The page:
Blog - A Day in the Life of A Children's Cancer Nurse

On Thursday 28 - Saturday 30 July, our age 17-19 Youth Theatre are performing Spoonface Steinberg, a poetic exploration into the world of a young person diagnosed with autism and cancer. We asked children's cancer nurse Lucy Thompson to describe a day in her life to us. Here's what she said.

A day in the life of a children's nurse...

How can I describe to you, what I find hard to describe to me?

My vocabulary fails me as I try to find the words.

But I will do my best to explain the joy, the sorrow and the pain of what I see and what it is like in the day of me.

As I'm thinking I'm failing at the first step.

How can I describe to you through my eyes, when I'm in a room with two parents and their child's diagnosis is cancer?

Both parents are looking at you, all they want is one answer to the first question that leaves their lips - "will they die?"

This question is whispered in fear, with eyes open wide - shock has filled the room.

Most of the time the consultant can kindly reply and tell them that there is a cure and a treatment plan.

But other times the silence before the reply speaks loud to the heart.

"The cancer is advanced."

"We will do every thing we can."

Your heart feels those words deep, as you see true heartbreak before you.

What can you say?

Words cannot make this right.

Your only offering is a box of tissues, a shoulder to cry on and to let the silence remain.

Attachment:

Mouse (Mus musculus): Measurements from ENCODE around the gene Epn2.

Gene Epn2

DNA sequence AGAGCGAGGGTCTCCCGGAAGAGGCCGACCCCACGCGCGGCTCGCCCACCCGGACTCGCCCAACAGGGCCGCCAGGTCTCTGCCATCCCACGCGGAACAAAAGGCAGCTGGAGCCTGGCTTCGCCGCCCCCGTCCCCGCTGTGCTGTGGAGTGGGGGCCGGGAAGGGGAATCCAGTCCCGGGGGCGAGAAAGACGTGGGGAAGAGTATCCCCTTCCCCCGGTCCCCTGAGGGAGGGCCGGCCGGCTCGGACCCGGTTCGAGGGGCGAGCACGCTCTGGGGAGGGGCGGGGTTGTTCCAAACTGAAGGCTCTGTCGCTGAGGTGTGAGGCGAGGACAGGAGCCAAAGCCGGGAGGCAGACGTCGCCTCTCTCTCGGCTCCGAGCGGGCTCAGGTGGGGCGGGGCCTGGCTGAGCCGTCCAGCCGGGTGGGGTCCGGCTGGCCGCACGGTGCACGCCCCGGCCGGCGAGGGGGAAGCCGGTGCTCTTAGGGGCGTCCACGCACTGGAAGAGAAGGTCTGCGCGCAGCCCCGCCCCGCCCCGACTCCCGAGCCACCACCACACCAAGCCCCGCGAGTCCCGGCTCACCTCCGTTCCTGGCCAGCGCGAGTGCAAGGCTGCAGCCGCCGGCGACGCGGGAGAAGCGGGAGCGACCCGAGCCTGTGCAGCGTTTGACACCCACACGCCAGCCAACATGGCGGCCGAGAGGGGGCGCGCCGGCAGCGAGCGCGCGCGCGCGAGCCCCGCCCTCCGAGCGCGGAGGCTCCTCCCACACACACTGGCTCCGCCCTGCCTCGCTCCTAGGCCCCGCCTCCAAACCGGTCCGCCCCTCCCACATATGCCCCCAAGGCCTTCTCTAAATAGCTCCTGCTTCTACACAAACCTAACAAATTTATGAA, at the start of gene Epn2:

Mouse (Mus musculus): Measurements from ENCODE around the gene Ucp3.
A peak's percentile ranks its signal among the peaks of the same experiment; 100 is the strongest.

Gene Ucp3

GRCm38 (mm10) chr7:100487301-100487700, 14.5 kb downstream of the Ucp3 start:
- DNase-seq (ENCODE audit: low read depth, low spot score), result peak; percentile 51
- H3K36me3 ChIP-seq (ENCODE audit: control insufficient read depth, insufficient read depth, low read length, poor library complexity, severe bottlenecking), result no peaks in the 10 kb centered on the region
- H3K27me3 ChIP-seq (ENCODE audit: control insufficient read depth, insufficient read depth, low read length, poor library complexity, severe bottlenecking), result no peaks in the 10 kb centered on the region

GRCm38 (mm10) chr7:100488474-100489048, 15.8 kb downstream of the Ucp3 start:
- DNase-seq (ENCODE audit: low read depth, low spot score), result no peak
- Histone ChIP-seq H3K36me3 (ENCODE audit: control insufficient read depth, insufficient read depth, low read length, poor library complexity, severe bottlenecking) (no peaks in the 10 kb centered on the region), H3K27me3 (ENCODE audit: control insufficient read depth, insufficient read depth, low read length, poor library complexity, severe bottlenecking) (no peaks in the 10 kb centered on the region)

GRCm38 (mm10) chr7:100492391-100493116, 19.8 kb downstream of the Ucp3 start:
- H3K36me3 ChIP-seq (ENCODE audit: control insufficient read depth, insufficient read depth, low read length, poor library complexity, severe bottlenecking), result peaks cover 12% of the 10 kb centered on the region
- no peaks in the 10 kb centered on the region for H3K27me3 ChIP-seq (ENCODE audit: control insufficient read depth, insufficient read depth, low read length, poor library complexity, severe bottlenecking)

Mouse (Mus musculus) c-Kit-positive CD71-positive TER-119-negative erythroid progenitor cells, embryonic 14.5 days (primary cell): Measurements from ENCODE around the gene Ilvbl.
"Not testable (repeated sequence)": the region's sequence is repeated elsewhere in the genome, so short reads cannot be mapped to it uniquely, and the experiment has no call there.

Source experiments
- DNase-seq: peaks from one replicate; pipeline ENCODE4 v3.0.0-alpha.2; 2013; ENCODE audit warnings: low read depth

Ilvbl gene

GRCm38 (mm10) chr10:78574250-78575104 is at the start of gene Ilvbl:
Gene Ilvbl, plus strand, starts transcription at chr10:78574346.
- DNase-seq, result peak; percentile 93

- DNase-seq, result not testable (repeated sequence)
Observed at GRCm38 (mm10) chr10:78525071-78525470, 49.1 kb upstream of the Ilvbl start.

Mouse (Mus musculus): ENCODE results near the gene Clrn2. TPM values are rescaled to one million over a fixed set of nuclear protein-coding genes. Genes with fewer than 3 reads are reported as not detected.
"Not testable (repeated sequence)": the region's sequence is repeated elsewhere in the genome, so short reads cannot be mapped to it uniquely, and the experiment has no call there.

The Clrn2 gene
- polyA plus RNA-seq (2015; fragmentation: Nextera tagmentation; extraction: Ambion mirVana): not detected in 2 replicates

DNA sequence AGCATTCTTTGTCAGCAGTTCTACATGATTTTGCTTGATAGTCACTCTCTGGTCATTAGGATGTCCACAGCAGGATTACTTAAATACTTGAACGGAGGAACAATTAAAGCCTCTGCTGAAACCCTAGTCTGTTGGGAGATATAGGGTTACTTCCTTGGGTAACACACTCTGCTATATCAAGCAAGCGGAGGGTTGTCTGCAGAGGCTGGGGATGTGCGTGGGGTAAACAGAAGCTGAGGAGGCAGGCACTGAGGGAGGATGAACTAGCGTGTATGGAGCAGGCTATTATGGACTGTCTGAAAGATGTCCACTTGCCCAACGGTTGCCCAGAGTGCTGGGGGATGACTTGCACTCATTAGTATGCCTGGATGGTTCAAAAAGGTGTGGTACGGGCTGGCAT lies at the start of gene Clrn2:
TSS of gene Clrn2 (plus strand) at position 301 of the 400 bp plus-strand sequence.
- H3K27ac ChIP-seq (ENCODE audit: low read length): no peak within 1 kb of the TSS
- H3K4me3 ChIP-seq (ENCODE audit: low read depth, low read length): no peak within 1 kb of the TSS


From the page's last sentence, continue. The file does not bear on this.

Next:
You take the family back to their room, where they look at their child and can't believe it could be true and they hold them tight.

You know that family won't be sleeping tonight.

That is one moment of my day.

Others are filled with intravenous antibiotics and lots of them, bloods, chemotherapy, wee, vomit, drips, dressings and then some more medicines for the side effects of the other medicine. Throughout these moments in time - with your gloves and apron on and a tray full of drugs - you go to and from patient's bedsides having conversations, telling jokes or some times knowing when it's best to say nothing at all.

In this world on the ward, times goes so very quickly...

You can't believe where the day has gone, but then you glance at the family who have been told that the cancer has come back for the third time and you know that time for them has completely stopped.

As a nurse you see time stop and start all the time, from someone getting better and walking off the ward, and then it stops as someone draws their last breath.

You go through hard times and good times, like when life begins again as they ring the 'end of treatment bell' - it's over!

Basically what I'm trying to say is that as a nurse you see people struggle, you see people recovering and see people doing their best.

But what you feel...

You feel the biggest overwhelming feeling of love and what you want is for that child, that teenager, that young person, you want them to be ok, to get through this and you let them know that you'll be there every step of the way.

Lucy Thompson, Children's Cancer Nurse

Find out more about Spoonface Steinberg, and book tickets here